Tuesday, December 30, 2008

Lessons from the US Consumer Confidence data

US Consumer Confidence indicator (CCI) posted a new record low in the pivotal month of December. According to the Conference Board :
CCI, which had increased moderately in November, declined to a new all-time low in December. The Index now stands at 38.0 (1985=100), down from 44.7 in November. The Present Situation Index plummeted to 29.4 from 42.3 last month. The Expectations Index decreased to 43.8 from 46.2 in November.

Current conditions

“Those claiming business conditions are "bad" increased to 46.0% from 40.6%, while those claiming business conditions are "good" declined to 7.7% from 10.1% last month.”
This suggests that pessimism is taking a stronger hold amongst those who were previously either neutral or optimistic – a sign that this downturn is now being felt not only at the lower margin of earnings distribution, but also at the core middle and upper-middle classes.

Exactly the same dynamic – falling numbers of previously optimistic respondents, along with ‘marginal’ respondents – was evident in the assessment of the labor market:
“Consumers' assessment of the labor market was also considerably more negative than a month ago. Those saying jobs are "hard to get" rose to 42.0% from 37.1% in November, while those claiming jobs are "plentiful" decreased to 6.2% from 8.7%.”

Short-term expectations

Probably the worst piece of today's news relates to the future expectations. In a marked departure from the current conditions trend short-term expectations have shown greater polarization of US consumers away from the center, with marginal respondents migrating toward either greater optimism, or pessimism.

“Those anticipating business conditions to worsen over the next six months increased to 32.8% from 28.3%, while those expecting conditions to improve rose to 13.4% from 11.5%. The outlook for the labor market was also somewhat mixed. The percentage of consumers anticipating fewer jobs in the months ahead increased to 41.0% from 33.7%, while those expecting more jobs increased to 9.7% from 9.2%. The proportion of consumers anticipating an increase in their incomes decreased to 12.7% from 13.1%.”

Lessons for Ireland

In light of the US data, over the next two-three months we should expect:
  • Further deterioration in consumer confidence here, as to date, both the comparative dynamics of the Irish time-series and the underlying fundamentals for CCI in Ireland have been closely following those in the US;
  • Deeper declines in expectations component in Ireland than in the US, as underlying 'misery index' fundamentals for Ireland are showing much more negative future dynamics for Q1-Q2 2009;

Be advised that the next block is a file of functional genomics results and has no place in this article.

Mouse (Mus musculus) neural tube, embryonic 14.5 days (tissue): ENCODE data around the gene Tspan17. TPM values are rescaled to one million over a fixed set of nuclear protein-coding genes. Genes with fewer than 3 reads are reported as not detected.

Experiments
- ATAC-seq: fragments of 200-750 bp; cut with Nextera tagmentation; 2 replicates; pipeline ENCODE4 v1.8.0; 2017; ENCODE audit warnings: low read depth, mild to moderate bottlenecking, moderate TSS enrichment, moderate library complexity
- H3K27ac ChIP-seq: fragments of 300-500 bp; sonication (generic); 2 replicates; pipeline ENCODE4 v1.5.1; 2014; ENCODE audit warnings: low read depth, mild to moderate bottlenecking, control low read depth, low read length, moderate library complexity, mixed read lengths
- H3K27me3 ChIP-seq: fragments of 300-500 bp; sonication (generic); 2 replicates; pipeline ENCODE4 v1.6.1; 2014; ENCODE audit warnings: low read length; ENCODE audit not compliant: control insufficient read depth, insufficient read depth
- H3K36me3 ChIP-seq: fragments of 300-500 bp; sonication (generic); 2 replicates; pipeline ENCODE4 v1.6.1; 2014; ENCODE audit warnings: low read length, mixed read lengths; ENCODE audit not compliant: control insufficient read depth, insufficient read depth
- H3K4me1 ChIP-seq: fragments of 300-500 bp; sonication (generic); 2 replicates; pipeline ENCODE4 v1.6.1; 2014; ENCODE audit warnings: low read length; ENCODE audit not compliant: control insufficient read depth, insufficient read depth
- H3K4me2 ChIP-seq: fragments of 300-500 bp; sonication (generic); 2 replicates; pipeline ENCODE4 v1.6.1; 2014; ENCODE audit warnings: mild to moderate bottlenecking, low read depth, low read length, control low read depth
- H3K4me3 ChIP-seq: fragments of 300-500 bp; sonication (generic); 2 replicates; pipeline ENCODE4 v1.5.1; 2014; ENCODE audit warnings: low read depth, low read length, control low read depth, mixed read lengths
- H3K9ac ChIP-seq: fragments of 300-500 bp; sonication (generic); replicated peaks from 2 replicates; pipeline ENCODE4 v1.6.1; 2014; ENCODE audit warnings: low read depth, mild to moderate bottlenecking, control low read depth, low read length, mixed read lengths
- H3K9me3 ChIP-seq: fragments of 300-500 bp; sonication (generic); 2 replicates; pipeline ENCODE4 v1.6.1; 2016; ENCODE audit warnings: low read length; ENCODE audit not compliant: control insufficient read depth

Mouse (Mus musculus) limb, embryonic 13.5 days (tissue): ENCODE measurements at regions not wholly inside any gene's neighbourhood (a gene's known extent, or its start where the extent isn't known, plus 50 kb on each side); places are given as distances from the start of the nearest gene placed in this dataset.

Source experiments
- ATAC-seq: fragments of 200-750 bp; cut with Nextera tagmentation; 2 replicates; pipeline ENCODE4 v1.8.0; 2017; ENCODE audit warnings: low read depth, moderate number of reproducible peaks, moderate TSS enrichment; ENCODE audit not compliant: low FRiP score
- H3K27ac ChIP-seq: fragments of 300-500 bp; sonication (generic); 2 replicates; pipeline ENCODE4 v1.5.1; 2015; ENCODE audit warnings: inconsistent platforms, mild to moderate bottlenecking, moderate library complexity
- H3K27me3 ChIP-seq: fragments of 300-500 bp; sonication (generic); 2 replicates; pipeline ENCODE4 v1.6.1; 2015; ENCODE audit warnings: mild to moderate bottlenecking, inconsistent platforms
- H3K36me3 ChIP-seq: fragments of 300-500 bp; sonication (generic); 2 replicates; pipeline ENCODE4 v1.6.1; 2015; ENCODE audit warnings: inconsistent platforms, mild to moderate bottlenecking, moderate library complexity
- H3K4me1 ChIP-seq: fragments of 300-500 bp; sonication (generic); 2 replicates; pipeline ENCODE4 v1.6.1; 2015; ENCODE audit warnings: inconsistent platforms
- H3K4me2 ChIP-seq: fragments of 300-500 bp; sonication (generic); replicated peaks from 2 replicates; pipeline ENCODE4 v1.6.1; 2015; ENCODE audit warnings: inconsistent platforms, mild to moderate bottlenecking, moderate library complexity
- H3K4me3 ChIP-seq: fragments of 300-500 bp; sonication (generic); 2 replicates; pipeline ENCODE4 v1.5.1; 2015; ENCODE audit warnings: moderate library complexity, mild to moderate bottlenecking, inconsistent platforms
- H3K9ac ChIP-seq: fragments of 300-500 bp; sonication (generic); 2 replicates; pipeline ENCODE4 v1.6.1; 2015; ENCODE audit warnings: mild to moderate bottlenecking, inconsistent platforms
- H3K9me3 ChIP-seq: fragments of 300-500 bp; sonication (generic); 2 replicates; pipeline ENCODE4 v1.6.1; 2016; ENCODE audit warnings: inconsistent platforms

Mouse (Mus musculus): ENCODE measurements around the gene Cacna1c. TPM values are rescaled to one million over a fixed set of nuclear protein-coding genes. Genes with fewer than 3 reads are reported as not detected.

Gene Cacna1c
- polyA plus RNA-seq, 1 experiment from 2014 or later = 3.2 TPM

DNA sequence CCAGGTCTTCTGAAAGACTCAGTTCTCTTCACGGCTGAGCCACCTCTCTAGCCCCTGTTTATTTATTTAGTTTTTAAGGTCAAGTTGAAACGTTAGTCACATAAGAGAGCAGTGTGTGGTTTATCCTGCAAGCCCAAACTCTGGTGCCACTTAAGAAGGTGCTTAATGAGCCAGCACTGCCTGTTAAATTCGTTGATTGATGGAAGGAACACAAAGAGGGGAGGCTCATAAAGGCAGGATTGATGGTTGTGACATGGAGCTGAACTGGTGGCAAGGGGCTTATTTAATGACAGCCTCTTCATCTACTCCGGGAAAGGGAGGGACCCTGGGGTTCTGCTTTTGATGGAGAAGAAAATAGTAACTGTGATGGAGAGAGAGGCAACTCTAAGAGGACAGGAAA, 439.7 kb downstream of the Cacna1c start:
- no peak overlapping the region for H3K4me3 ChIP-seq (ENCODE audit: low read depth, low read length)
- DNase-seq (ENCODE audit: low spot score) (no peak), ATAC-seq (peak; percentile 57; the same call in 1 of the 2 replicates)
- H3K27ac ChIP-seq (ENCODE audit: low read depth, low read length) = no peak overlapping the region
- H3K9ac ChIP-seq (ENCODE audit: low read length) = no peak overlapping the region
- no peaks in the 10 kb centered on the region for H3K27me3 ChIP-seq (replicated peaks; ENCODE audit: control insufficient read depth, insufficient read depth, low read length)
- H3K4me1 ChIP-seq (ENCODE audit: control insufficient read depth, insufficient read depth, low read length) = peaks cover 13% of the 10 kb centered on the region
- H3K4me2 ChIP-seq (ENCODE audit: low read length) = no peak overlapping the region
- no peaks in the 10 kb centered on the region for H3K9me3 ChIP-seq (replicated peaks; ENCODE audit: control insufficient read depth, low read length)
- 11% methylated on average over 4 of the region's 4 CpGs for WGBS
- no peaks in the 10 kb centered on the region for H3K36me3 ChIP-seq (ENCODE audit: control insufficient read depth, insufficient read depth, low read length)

• Significantly stronger shift of previously marginal and optimistic consumers toward deeper pessimism (with respect to both their perceptions of current conditions and future expectations) as Irish downturn starts to feed through to the middle and upper-middle classes at an accelerating rate starting with January.

Monday, December 29, 2008

The price of uncertainty II: Anglo-Irish Bank shares

To continue with my last post's theme:

According to the latest annual results, Anglo-Irish Bank’s loan book carries construction and property sectors exposure of roughly 87% (details in Table 1 below). Given this, the bank is, in effect, a property investment play in the Irish, UK and US markets.
This implies that in the longer-term Anglo’s shares should follow market expectations concerning the ongoing property contraction in Ireland, US & UK. In other words, Anglo’s shares performance should reflect (with a possible lag to account for the differences in timing across the three markets) the fate of the specialty US real estate investors, e.g REITs.

The question is – does it?

Taking weekly closing data for the period of 2006-present for 6 REITs indices:
• SPDR DJ Wilshire REI,
• I-share DJ R EST INX,
• I-share FTSE NRT Residential ID,
• I-share FTSE NRT Industrial/office IDX,
• FTSE UK Industrial REIT and
normalized at 100% for January 1, 2008, I obtain time-series for changes in weekly prices of these indices and the Anglo’s shares. I then construct Blend 1 & Blend 2 synthetic portfolia with specialty REITs weights in each portfolio reflective of the relative share of these types of properties in the Anglo’s portfolio: 18.4% Residential REIT indices, 77% Commercial REIT Indices and 4.6% I-Wilshire Index (Blend 1) and 4.6% I-Share Index (Blend 2).

Figure 1 compares changes in the valuations of these synthetic portoflia and Anglo-Irish Bank shares.
As shown above, US & UK REITs indices, blended to reflect actual Anglo-Irish Bank’s portfolio allocations of loans across various types of property have significantly outperformed Anglo’s shares since January 2008. While year-to-date decline in Anglo-Irish shares has been a dramatic 98.55%, the same period decline in US and UK REITs with exactly the same property markets and types exposure as Anglo’s was only 44.68%. Even at their lowest point (-63.9%), REITs performance was 54% better than that of the Anglo-Irish shares.